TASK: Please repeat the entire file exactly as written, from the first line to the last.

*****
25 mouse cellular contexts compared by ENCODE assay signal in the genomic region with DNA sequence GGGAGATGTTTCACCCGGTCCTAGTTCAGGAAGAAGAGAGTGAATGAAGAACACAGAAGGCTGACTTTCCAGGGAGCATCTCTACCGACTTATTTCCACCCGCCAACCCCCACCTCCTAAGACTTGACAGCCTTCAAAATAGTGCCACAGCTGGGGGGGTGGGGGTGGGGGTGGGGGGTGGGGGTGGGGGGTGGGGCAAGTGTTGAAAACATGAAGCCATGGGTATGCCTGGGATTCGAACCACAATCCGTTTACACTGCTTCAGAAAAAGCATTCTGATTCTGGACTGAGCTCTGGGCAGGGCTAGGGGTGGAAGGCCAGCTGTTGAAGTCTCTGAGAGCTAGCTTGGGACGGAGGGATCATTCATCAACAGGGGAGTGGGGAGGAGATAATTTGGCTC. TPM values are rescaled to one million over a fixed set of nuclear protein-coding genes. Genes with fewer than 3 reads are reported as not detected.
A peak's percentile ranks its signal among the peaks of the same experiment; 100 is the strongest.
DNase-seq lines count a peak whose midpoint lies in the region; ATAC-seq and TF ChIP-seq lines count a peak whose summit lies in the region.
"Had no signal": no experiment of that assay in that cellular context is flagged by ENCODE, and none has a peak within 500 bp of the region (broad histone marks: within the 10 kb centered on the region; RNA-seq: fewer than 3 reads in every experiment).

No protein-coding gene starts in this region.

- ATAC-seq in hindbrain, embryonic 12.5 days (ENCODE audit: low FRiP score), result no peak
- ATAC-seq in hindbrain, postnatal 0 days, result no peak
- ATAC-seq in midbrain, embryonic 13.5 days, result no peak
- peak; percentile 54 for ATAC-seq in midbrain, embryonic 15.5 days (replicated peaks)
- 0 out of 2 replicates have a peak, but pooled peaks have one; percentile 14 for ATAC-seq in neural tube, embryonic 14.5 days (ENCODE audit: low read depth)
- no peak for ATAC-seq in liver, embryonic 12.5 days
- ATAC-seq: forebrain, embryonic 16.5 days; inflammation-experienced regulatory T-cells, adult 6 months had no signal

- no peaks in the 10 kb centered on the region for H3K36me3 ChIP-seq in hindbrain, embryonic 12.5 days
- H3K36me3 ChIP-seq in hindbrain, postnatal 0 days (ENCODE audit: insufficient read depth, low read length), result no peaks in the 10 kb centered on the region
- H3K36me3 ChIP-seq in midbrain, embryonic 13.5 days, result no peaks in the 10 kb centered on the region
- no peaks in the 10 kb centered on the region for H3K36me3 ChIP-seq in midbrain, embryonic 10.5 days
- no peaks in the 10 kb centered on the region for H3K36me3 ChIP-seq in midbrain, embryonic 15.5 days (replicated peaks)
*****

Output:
25 mouse cellular contexts compared by ENCODE assay signal in the genomic region with DNA sequence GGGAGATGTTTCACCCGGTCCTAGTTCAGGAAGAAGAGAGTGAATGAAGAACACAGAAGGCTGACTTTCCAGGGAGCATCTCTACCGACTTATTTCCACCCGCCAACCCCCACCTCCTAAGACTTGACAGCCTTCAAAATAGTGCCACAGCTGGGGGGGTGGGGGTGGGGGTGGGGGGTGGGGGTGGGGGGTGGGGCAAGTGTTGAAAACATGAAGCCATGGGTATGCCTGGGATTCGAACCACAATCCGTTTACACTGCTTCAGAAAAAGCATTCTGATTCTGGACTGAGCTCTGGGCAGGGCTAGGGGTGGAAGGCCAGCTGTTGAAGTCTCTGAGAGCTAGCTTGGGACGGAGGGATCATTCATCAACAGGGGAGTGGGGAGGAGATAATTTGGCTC. TPM values are rescaled to one million over a fixed set of nuclear protein-coding genes. Genes with fewer than 3 reads are reported as not detected.
A peak's percentile ranks its signal among the peaks of the same experiment; 100 is the strongest.
DNase-seq lines count a peak whose midpoint lies in the region; ATAC-seq and TF ChIP-seq lines count a peak whose summit lies in the region.
"Had no signal": no experiment of that assay in that cellular context is flagged by ENCODE, and none has a peak within 500 bp of the region (broad histone marks: within the 10 kb centered on the region; RNA-seq: fewer than 3 reads in every experiment).

No protein-coding gene starts in this region.

- ATAC-seq in hindbrain, embryonic 12.5 days (ENCODE audit: low FRiP score), result no peak
- ATAC-seq in hindbrain, postnatal 0 days, result no peak
- ATAC-seq in midbrain, embryonic 13.5 days, result no peak
- peak; percentile 54 for ATAC-seq in midbrain, embryonic 15.5 days (replicated peaks)
- 0 out of 2 replicates have a peak, but pooled peaks have one; percentile 14 for ATAC-seq in neural tube, embryonic 14.5 days (ENCODE audit: low read depth)
- no peak for ATAC-seq in liver, embryonic 12.5 days
- ATAC-seq: forebrain, embryonic 16.5 days; inflammation-experienced regulatory T-cells, adult 6 months had no signal

- no peaks in the 10 kb centered on the region for H3K36me3 ChIP-seq in hindbrain, embryonic 12.5 days
- H3K36me3 ChIP-seq in hindbrain, postnatal 0 days (ENCODE audit: insufficient read depth, low read length), result no peaks in the 10 kb centered on the region
- H3K36me3 ChIP-seq in midbrain, embryonic 13.5 days, result no peaks in the 10 kb centered on the region
- no peaks in the 10 kb centered on the region for H3K36me3 ChIP-seq in midbrain, embryonic 10.5 days
- no peaks in the 10 kb centered on the region for H3K36me3 ChIP-seq in midbrain, embryonic 15.5 days (replicated peaks)